In her new book, Death in Ten Minutes: The Forgotten Life of Radical Suffragette Kitty Marion, historian Fern Riddell reconstructs the life of militant suffragette and birth-control activist Kitty Marion. The book is an eye-opening account of the women's suffrage movement in England and America as told through the personal history of this key member, whom Riddell argues the movement has intentionally forgotten. Despite this erasure, Riddell makes the forceful case that Marion's voice is "critical to our understanding of the suffragettes, violence, sex, and the complex history of birth control in both the United States and the United Kingdom." For modern readers, Riddell's exploration of the sanitization of the suffragette story offers important context for the rise of the #MeToo movement and the persistence of sexism in today's world.
Marion was born in Germany to an abusive father and a mother who died when Marion was young. She moved to England, where she found a happy home as a performer at music halls famous for their liberal sexual culture. Before long, Marion was haunted by an experience with a male talent agent (whom she calls "Mr. Dreck," or "Mr. Trash"), who attempted to extract sexual concessions in exchange for employment, as was (and has stubbornly remained) the status quo in the industry. Refusing to accept this as the necessary price for advancement, Marion vowed to never marry or place her livelihood under the control of any man. Instead, Marion continued to find performance work without a male agent and joined the Women's Social and Political Union, a growing organization of women demanding the right to vote, through which Marion began to sell the suffragette newspaper Votes for Women on the streets of London.
A major part of the suffragettes' strategy, as Riddell details at length, involved a carefully plotted regime of "unwomanly" destructive violence—not to kill people but to prompt terror, so that the English public might fear for its safety until women were awarded the right to vote. Marion herself spearheaded many attacks and was sent to prison several times, where she and other incarcerated suffragettes went on hunger strikes and underwent horrifying force-feeding procedures before being released for ill health. Riddell laments that the mainstream British feminist narrative has filtered out much of the violent elements from suffragette history, and that the British authorities didn't really take seriously these women's acts of terror at the time. Even when WSPU members like Marion were making bombs or burning down homes, male commentators diagnosed the suffragettes' declaration of war as the banal result of a "lack of social excitement," according to the analysis in one 1913 news article. (Like sexual abuse in the performance industry, the belief that women aren't capable of the same physical or mental toughness as men has unfortunately stood the test of time. In practice, women were seen as unfit to serve in combat in the U.S. military until 2015, and men still make up nearly 90 percent of law enforcement officers. Male sports also remain significantly more popular than female sports.)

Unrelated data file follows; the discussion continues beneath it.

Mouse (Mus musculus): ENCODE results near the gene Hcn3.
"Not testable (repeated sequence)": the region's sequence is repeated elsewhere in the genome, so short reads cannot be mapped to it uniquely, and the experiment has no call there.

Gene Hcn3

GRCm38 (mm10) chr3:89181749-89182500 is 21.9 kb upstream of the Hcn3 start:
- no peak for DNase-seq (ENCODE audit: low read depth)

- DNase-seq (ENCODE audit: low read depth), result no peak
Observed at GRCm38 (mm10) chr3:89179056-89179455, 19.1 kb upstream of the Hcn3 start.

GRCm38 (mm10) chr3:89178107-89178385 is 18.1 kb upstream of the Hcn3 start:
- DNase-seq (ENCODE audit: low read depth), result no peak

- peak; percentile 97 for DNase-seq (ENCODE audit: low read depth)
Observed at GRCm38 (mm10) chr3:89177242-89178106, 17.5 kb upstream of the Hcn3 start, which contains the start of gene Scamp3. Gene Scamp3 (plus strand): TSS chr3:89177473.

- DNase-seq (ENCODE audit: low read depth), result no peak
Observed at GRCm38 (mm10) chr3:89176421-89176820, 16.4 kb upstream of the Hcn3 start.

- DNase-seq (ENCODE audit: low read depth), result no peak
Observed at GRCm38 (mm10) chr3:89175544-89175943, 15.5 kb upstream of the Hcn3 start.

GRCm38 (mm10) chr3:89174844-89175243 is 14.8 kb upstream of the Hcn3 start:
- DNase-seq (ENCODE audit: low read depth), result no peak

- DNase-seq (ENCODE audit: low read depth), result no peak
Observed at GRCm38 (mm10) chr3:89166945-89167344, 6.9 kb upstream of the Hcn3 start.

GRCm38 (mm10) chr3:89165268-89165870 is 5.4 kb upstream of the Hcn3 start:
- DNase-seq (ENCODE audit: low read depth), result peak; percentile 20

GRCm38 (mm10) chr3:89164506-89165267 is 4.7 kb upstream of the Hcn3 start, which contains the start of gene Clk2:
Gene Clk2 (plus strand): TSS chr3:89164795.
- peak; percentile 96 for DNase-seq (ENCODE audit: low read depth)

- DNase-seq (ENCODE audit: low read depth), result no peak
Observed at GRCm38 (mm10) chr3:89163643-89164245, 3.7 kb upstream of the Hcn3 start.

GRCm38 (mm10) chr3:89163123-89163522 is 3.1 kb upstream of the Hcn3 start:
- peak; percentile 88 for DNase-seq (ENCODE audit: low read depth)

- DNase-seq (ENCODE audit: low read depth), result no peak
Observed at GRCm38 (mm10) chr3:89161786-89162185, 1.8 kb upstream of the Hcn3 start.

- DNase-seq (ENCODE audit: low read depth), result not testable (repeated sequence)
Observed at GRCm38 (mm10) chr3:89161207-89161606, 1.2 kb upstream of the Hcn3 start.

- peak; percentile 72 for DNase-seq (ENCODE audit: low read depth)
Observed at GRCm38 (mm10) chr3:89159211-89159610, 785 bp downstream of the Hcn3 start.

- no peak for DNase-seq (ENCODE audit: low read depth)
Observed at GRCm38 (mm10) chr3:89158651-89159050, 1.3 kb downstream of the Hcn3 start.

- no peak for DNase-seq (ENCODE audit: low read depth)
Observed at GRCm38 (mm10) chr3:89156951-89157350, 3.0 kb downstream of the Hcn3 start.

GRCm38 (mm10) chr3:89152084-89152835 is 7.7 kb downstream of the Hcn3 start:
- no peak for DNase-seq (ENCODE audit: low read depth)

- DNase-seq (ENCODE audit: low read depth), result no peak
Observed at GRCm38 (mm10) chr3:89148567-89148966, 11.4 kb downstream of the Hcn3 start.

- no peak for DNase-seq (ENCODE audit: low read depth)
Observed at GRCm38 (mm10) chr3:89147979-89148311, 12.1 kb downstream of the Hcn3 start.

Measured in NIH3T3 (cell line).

Marion later moved to New York, where she joined Margaret Sanger's growing organization fighting to make birth control information and contraceptives widely available (the group would later rename itself as Planned Parenthood). Here, Marion was able to fight for her deeply held belief that women's freedom should encompass sexual freedom. While working in the music halls, Marion had seen many of her friends enjoying healthy, consensual sexual relationships. As a result, and despite her experience with Mr. Dreck, she rejected the common British feminist view that sex could only ever be used as abuse against women. This difference in beliefs placed Kitty at odds with leaders of the suffragette movement, including Christabel Pankhurst, a WSPU founder, who advocated that women avoid sex with men altogether.